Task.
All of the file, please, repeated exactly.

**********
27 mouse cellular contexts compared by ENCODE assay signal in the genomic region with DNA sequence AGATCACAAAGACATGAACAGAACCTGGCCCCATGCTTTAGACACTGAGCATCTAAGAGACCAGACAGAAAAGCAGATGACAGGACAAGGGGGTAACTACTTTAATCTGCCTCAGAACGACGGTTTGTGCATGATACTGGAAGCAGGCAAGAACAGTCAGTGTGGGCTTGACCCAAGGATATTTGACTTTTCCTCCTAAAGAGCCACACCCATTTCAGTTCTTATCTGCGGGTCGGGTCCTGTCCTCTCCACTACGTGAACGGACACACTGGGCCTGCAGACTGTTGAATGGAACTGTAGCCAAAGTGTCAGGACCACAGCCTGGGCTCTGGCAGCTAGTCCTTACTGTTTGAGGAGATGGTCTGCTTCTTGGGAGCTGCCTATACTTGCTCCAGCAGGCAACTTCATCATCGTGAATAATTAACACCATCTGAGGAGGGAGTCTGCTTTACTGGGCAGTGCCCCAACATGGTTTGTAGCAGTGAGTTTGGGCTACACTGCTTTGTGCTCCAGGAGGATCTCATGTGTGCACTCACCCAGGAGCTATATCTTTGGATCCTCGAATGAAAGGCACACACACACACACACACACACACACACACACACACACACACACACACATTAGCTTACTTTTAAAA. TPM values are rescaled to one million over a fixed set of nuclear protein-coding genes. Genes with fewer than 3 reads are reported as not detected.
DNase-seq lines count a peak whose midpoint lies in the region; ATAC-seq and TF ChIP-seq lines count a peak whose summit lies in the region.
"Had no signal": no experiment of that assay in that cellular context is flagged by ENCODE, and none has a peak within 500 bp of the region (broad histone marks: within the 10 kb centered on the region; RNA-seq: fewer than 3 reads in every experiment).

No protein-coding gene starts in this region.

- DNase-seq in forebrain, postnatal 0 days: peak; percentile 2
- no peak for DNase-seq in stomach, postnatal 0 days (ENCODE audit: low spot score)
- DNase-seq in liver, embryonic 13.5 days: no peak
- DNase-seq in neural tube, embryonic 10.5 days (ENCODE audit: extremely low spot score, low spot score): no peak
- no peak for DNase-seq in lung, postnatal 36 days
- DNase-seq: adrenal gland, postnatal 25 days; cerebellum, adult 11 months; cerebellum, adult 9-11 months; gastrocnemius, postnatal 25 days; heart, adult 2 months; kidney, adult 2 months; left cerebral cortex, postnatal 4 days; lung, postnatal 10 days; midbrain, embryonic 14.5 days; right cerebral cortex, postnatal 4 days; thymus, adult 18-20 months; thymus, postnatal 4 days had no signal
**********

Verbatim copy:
27 mouse cellular contexts compared by ENCODE assay signal in the genomic region with DNA sequence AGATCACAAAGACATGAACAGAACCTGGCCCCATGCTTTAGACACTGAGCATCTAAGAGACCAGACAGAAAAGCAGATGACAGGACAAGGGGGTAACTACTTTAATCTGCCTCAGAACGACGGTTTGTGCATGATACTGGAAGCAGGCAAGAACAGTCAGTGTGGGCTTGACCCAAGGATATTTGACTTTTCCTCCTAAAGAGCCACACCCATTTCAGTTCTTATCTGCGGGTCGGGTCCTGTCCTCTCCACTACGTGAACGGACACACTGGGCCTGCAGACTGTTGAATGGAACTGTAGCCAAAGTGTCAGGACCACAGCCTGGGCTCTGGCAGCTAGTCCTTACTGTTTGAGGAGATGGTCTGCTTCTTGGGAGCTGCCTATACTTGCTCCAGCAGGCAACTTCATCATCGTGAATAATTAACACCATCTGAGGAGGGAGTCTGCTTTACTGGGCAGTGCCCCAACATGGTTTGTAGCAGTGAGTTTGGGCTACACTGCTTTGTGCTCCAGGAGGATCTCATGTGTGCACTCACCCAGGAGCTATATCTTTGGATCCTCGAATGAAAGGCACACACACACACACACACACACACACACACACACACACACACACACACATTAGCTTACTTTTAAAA. TPM values are rescaled to one million over a fixed set of nuclear protein-coding genes. Genes with fewer than 3 reads are reported as not detected.
DNase-seq lines count a peak whose midpoint lies in the region; ATAC-seq and TF ChIP-seq lines count a peak whose summit lies in the region.
"Had no signal": no experiment of that assay in that cellular context is flagged by ENCODE, and none has a peak within 500 bp of the region (broad histone marks: within the 10 kb centered on the region; RNA-seq: fewer than 3 reads in every experiment).

No protein-coding gene starts in this region.

- DNase-seq in forebrain, postnatal 0 days: peak; percentile 2
- no peak for DNase-seq in stomach, postnatal 0 days (ENCODE audit: low spot score)
- DNase-seq in liver, embryonic 13.5 days: no peak
- DNase-seq in neural tube, embryonic 10.5 days (ENCODE audit: extremely low spot score, low spot score): no peak
- no peak for DNase-seq in lung, postnatal 36 days
- DNase-seq: adrenal gland, postnatal 25 days; cerebellum, adult 11 months; cerebellum, adult 9-11 months; gastrocnemius, postnatal 25 days; heart, adult 2 months; kidney, adult 2 months; left cerebral cortex, postnatal 4 days; lung, postnatal 10 days; midbrain, embryonic 14.5 days; right cerebral cortex, postnatal 4 days; thymus, adult 18-20 months; thymus, postnatal 4 days had no signal